Yes, kids don't need to prove anything so they find Domains without the weight of preconceptions holding them down.
This might not be what you're asking, based on subsequent questions, but just in case:
I have an extensive knowledge to the point where I have the entire model practically memorized (when giving blood, I superimpose it on tile ceilings to keep myself from passing out) and I know all the relationships to the point where I don't need the application except for Plot Progressions--
--and even that is becoming second nature just because of the sheer amount of work I do with Dramatica day in and day out. In fact, about 30 minutes into watching Three Billboards this weekend I could recognize Signposts and Plot Progressions and I could start predicting what was going to come next.
Well, not the specific storytelling, but I knew what Element was up next and it was really crazy how it followed along exactly with a Dramatica storyform.
Sometimes, I get so caught up in the storytelling that I completely miss the storyform all together. This happened with The Shape of Water, I didn't feel there was a storyform there, reason being (and this is likely what you meant by your original question) there is a sense of emotional fulfillment and logical completeness to the work in question.
It more often than not gets nominated for Best Screenplay or Best Picture, wins several awards for the writing, and has a higher Rotten Tomatoes scoring.
I was so distracted by the un-storyform notion of two cleaning ladies having access to highly classified top-secret assets that I found myself distracted from really listening to what the film had to say.
In addition, I was interrupted halfway through which is always a bad thing.
After it won Best Picture, I went back to see what I missed and within 15 minutes the storyform was super obvious that I'm not sure how I missed it the first time. Again, storytelling and reception can sometimes screw up hearing the message.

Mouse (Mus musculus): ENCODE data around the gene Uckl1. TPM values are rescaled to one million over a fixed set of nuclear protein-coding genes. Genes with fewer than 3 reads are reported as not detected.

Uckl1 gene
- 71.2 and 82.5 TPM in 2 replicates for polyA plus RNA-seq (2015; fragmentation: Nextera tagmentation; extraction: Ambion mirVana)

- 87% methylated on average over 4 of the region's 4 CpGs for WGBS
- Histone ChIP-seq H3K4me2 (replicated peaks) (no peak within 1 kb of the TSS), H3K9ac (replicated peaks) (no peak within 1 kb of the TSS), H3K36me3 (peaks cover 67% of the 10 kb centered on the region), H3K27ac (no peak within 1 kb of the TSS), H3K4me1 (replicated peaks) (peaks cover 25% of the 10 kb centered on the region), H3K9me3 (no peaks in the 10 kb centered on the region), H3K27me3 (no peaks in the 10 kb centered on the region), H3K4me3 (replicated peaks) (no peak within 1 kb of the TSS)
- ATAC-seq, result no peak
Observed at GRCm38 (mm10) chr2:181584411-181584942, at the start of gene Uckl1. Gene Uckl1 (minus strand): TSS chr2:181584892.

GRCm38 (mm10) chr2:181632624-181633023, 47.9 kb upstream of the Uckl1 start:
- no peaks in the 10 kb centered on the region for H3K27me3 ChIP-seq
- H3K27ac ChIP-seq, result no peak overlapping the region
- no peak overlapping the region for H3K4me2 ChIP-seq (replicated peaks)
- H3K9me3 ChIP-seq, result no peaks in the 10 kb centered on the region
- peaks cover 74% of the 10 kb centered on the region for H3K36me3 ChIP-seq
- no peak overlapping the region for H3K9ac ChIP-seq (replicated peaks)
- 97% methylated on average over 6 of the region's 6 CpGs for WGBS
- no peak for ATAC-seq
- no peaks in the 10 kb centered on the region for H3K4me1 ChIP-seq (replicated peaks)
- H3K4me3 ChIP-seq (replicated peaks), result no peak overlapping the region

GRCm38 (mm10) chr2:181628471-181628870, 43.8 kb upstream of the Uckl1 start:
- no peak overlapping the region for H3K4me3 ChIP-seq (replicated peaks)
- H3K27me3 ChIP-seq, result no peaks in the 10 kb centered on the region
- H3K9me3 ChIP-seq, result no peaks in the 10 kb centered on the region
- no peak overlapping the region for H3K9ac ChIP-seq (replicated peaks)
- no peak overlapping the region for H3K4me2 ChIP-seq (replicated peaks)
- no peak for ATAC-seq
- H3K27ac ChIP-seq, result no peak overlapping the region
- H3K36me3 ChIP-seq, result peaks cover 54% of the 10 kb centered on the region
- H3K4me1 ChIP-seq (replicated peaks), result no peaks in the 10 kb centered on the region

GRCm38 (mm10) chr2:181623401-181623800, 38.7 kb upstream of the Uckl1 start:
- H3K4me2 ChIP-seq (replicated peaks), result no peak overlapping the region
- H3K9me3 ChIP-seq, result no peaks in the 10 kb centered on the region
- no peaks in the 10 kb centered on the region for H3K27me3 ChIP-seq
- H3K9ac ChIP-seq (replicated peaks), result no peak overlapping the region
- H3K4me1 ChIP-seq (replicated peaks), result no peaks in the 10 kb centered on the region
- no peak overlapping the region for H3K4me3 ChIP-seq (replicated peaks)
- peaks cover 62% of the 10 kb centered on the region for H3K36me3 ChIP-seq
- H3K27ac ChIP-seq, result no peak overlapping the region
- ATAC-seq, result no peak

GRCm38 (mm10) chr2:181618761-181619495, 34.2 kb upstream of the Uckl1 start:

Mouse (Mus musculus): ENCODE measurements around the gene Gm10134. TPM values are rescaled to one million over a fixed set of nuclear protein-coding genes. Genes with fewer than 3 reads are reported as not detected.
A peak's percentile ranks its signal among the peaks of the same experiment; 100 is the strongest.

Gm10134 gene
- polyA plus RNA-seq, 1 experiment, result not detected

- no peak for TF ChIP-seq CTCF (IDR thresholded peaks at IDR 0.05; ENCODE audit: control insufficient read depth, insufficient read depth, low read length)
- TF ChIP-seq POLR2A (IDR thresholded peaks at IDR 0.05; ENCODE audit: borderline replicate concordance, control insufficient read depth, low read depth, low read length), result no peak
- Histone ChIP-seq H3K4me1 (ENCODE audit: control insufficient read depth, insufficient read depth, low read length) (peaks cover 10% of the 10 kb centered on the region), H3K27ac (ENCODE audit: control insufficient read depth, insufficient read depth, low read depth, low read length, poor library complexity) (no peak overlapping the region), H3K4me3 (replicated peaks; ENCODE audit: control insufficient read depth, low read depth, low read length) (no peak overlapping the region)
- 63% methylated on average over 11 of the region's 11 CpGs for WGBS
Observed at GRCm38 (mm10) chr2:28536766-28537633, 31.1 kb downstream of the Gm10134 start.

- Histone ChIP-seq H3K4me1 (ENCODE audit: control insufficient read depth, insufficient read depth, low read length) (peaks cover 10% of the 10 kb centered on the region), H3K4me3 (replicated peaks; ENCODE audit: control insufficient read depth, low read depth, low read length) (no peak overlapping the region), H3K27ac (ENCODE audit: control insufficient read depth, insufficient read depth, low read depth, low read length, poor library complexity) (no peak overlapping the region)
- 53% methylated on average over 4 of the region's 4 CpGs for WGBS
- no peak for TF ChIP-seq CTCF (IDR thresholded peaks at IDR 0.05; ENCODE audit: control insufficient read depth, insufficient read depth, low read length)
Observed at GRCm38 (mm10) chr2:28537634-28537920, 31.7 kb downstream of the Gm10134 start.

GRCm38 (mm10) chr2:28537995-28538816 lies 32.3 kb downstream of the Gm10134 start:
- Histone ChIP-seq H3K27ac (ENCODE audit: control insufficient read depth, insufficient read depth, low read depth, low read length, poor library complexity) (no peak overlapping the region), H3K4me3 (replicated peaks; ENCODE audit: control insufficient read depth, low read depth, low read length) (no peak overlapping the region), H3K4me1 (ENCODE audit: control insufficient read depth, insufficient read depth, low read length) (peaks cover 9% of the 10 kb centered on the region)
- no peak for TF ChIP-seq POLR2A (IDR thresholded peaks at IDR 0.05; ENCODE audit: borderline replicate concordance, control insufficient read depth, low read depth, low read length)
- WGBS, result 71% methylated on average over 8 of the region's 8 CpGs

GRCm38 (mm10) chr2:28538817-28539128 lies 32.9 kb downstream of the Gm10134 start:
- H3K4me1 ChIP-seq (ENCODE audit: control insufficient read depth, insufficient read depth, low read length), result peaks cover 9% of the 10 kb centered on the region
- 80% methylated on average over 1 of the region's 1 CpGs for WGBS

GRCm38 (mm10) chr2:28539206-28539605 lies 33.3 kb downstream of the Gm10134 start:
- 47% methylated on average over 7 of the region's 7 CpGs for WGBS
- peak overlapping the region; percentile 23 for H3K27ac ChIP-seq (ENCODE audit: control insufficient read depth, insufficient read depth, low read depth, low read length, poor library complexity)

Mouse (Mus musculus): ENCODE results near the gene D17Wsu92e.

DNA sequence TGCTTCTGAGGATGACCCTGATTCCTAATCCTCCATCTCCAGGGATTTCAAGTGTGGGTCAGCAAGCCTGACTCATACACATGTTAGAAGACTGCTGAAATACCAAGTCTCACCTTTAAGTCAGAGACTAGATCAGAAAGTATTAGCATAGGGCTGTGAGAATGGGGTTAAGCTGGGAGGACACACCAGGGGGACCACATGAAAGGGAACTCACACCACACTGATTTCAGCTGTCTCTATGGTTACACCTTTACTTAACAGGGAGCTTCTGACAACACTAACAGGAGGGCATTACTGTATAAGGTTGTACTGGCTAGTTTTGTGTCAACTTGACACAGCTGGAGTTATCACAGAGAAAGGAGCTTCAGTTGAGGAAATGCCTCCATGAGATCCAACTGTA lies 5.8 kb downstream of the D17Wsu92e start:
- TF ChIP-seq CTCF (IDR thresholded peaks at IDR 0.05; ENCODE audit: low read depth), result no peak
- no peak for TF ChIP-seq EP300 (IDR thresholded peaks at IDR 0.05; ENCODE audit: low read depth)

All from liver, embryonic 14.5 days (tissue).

Dramatica essentially explains why a story is great and why it stands the test of time. Other theories/paradigms can find similar "beats" or sequences that fit their paradigm but completely ignore the fact that the film is saying nothing.
I once gave a class at CalArts where I went through the Hero's Journey for the original disaster The Room and showed how you could likely attach swords and elixirs to Tommy Wisseau's masterpiece.
You wouldn't be able to find a complete storyform for it.
Rotten Tomatoes is a good barometer. For instance:
Lady Bird 99% - complete storyform
Get Out 99% - complete storyform
Coco 97% - complete storyform
Call Me By Your Name 95% - complete storyform
The Shape of Water 92% - complete storyform
Dunkirk 93% - incomplete storyform (no awards for writing)
The Post 88% - haven't seen it (don't want to, one nomination for Screenplay from the Central Ohio Film Critics Association)
Darkest Hour 86% - incomplete storyform (no awards for writing)
There are outliers - The Florida Project has a 95% rating and has an incomplete storyform, but no nominations for writing--it's all the acting. There is a chance I incorrectly marked this as Incomplete (and yes, I do mark all analyses on my site as either Complete or Incomplete), as with distance from my first viewing and a better understanding of the final scene, I think there may be a storyform in there.
I would say a better barometer would be some mixture of the rating and the potential awards for writing.